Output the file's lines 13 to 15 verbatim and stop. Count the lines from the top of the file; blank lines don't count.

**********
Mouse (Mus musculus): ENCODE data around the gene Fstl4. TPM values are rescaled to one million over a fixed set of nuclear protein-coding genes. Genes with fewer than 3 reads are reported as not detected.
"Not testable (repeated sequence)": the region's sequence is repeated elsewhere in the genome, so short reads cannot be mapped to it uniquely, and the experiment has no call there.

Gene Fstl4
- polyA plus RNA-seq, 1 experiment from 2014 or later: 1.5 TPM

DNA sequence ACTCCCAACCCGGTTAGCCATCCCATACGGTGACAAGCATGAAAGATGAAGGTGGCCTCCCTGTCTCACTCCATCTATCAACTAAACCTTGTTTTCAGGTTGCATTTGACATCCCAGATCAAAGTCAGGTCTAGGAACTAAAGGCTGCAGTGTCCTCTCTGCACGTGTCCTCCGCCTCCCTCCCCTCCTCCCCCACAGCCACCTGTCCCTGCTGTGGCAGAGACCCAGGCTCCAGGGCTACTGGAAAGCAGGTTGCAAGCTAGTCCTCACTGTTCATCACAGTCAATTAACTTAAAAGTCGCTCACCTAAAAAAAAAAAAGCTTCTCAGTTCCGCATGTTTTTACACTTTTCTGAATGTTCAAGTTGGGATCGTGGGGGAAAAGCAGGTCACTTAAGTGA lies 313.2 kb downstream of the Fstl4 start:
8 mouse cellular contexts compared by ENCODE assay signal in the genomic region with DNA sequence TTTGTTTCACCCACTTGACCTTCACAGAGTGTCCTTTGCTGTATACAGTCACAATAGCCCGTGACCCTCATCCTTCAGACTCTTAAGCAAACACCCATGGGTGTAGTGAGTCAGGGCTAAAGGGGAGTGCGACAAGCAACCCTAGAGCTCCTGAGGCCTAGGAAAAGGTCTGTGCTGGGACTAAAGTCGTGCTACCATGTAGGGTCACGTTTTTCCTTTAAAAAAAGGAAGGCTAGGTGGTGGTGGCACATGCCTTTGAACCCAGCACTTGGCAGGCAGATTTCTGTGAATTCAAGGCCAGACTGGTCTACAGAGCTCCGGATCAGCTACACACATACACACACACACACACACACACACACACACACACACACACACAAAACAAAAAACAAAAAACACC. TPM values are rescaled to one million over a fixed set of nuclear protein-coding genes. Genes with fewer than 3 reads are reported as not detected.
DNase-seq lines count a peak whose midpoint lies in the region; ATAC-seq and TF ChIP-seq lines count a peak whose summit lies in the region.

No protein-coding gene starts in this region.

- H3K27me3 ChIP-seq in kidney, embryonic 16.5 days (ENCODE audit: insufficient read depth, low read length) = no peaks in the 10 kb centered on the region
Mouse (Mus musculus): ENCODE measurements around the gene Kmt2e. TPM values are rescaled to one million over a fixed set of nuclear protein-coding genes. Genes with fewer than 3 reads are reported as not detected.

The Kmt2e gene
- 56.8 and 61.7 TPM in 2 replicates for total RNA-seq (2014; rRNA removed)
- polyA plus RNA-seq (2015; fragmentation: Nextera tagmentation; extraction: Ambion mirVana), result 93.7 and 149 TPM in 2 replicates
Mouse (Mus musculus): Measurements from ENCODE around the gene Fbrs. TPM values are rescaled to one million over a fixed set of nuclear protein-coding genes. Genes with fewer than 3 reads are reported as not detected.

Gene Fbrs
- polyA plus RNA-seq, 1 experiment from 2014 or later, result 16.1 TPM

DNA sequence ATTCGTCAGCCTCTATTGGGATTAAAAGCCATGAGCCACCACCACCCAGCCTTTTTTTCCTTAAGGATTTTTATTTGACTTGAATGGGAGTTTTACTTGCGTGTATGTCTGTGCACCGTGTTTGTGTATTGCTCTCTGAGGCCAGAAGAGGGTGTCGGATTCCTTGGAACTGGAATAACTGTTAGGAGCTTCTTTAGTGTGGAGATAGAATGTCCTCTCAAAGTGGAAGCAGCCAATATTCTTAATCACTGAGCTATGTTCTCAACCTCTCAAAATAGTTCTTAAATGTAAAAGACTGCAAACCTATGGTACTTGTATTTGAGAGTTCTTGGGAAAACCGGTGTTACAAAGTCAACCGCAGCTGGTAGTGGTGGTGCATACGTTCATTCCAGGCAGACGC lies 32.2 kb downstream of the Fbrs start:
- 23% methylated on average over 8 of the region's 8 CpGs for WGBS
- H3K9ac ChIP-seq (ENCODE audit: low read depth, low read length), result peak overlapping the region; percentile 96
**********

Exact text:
- polyA plus RNA-seq (2015; fragmentation: Nextera tagmentation; extraction: Ambion mirVana), result 93.7 and 149 TPM in 2 replicates
Mouse (Mus musculus): Measurements from ENCODE around the gene Fbrs. TPM values are rescaled to one million over a fixed set of nuclear protein-coding genes. Genes with fewer than 3 reads are reported as not detected.

Gene Fbrs